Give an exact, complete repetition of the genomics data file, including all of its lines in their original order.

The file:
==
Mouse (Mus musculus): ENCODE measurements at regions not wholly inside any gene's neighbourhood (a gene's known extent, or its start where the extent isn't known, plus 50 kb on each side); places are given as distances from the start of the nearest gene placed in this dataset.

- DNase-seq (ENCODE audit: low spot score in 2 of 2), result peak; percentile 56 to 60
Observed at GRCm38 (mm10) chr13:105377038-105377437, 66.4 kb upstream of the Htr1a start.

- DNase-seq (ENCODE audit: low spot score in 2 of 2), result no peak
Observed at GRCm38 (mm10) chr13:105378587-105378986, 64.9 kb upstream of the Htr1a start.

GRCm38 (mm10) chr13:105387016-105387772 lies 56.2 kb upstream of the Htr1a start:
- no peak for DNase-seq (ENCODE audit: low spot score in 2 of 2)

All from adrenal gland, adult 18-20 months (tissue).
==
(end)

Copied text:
Mouse (Mus musculus): ENCODE measurements at regions not wholly inside any gene's neighbourhood (a gene's known extent, or its start where the extent isn't known, plus 50 kb on each side); places are given as distances from the start of the nearest gene placed in this dataset.

- DNase-seq (ENCODE audit: low spot score in 2 of 2), result peak; percentile 56 to 60
Observed at GRCm38 (mm10) chr13:105377038-105377437, 66.4 kb upstream of the Htr1a start.

- DNase-seq (ENCODE audit: low spot score in 2 of 2), result no peak
Observed at GRCm38 (mm10) chr13:105378587-105378986, 64.9 kb upstream of the Htr1a start.

GRCm38 (mm10) chr13:105387016-105387772 lies 56.2 kb upstream of the Htr1a start:
- no peak for DNase-seq (ENCODE audit: low spot score in 2 of 2)

All from adrenal gland, adult 18-20 months (tissue).